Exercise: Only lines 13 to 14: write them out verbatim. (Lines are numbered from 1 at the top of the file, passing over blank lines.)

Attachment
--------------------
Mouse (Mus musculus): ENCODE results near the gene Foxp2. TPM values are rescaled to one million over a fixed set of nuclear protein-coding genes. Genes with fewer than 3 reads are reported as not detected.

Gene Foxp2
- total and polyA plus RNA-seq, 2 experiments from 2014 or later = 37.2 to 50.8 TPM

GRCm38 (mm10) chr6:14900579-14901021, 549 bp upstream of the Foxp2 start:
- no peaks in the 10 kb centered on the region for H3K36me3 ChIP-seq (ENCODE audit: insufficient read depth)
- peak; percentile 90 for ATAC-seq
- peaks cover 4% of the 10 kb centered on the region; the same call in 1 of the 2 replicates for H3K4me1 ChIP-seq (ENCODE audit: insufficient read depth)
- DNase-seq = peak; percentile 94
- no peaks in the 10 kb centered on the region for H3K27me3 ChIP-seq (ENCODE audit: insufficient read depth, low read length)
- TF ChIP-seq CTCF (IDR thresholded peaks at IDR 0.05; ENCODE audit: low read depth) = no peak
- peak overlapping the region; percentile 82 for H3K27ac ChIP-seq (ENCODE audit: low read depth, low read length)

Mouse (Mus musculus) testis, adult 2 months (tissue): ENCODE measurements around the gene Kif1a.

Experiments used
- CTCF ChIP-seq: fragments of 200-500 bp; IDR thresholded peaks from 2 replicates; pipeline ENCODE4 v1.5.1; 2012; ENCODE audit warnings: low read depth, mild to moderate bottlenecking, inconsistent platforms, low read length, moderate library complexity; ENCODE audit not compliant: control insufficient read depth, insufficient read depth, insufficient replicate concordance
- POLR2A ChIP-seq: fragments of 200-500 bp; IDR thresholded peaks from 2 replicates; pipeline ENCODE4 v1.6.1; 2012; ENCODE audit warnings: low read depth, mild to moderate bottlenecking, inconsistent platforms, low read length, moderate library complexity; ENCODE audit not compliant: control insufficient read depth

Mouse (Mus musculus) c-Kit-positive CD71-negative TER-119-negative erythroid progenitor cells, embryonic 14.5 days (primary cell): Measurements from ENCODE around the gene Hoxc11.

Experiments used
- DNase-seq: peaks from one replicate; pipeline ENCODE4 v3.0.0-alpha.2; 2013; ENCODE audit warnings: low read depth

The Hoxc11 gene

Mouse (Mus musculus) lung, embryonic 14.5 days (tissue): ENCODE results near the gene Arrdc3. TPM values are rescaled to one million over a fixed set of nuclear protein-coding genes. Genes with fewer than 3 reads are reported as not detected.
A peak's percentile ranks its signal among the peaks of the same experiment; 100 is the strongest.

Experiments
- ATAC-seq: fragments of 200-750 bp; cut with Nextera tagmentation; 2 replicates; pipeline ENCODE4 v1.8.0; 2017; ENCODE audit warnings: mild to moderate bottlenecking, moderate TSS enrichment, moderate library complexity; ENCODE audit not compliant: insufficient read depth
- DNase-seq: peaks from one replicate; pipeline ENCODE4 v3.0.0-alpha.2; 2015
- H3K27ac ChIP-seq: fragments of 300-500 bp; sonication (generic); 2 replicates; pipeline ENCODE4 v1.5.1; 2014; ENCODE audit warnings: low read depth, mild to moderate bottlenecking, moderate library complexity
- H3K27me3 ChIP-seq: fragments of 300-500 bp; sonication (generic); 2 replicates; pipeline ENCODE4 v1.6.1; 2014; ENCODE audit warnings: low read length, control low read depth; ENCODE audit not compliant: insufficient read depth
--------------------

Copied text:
Experiments used
- CTCF ChIP-seq: fragments of 200-500 bp; IDR thresholded peaks from 2 replicates; pipeline ENCODE4 v1.5.1; 2012; ENCODE audit warnings: low read depth, mild to moderate bottlenecking, inconsistent platforms, low read length, moderate library complexity; ENCODE audit not compliant: control insufficient read depth, insufficient read depth, insufficient replicate concordance